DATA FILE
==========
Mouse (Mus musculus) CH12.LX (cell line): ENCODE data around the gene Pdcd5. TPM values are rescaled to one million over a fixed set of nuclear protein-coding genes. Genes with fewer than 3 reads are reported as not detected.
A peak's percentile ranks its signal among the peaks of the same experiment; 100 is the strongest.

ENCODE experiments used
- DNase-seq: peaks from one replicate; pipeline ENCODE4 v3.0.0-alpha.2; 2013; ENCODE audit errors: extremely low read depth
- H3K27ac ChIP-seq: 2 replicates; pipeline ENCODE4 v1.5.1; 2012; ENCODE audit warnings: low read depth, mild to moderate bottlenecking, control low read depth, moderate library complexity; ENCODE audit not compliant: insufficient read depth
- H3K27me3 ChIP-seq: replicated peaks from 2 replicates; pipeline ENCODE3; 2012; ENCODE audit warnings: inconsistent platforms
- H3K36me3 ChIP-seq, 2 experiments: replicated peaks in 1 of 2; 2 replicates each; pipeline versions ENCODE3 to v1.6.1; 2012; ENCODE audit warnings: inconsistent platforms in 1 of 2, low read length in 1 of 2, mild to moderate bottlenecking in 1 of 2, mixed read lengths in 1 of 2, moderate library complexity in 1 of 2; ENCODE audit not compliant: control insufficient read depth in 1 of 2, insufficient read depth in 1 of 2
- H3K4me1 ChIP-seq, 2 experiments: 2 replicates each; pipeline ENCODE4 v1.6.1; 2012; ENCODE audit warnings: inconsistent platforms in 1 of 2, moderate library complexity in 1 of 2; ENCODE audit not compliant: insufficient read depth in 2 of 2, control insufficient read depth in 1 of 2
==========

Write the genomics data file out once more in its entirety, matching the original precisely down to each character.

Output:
Mouse (Mus musculus) CH12.LX (cell line): ENCODE data around the gene Pdcd5. TPM values are rescaled to one million over a fixed set of nuclear protein-coding genes. Genes with fewer than 3 reads are reported as not detected.
A peak's percentile ranks its signal among the peaks of the same experiment; 100 is the strongest.

ENCODE experiments used
- DNase-seq: peaks from one replicate; pipeline ENCODE4 v3.0.0-alpha.2; 2013; ENCODE audit errors: extremely low read depth
- H3K27ac ChIP-seq: 2 replicates; pipeline ENCODE4 v1.5.1; 2012; ENCODE audit warnings: low read depth, mild to moderate bottlenecking, control low read depth, moderate library complexity; ENCODE audit not compliant: insufficient read depth
- H3K27me3 ChIP-seq: replicated peaks from 2 replicates; pipeline ENCODE3; 2012; ENCODE audit warnings: inconsistent platforms
- H3K36me3 ChIP-seq, 2 experiments: replicated peaks in 1 of 2; 2 replicates each; pipeline versions ENCODE3 to v1.6.1; 2012; ENCODE audit warnings: inconsistent platforms in 1 of 2, low read length in 1 of 2, mild to moderate bottlenecking in 1 of 2, mixed read lengths in 1 of 2, moderate library complexity in 1 of 2; ENCODE audit not compliant: control insufficient read depth in 1 of 2, insufficient read depth in 1 of 2
- H3K4me1 ChIP-seq, 2 experiments: 2 replicates each; pipeline ENCODE4 v1.6.1; 2012; ENCODE audit warnings: inconsistent platforms in 1 of 2, moderate library complexity in 1 of 2; ENCODE audit not compliant: insufficient read depth in 2 of 2, control insufficient read depth in 1 of 2